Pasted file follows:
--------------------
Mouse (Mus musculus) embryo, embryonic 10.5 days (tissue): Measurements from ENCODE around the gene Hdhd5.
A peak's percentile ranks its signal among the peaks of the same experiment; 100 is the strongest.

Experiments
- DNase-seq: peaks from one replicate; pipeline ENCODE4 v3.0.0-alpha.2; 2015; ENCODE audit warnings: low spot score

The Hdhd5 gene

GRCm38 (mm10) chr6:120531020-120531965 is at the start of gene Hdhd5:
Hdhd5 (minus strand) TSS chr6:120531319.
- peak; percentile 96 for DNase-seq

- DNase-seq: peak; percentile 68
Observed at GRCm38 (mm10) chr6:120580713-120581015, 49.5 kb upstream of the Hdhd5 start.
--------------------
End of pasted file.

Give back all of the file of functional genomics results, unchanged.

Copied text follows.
Mouse (Mus musculus) embryo, embryonic 10.5 days (tissue): Measurements from ENCODE around the gene Hdhd5.
A peak's percentile ranks its signal among the peaks of the same experiment; 100 is the strongest.

Experiments
- DNase-seq: peaks from one replicate; pipeline ENCODE4 v3.0.0-alpha.2; 2015; ENCODE audit warnings: low spot score

The Hdhd5 gene

GRCm38 (mm10) chr6:120531020-120531965 is at the start of gene Hdhd5:
Hdhd5 (minus strand) TSS chr6:120531319.
- peak; percentile 96 for DNase-seq

- DNase-seq: peak; percentile 68
Observed at GRCm38 (mm10) chr6:120580713-120581015, 49.5 kb upstream of the Hdhd5 start.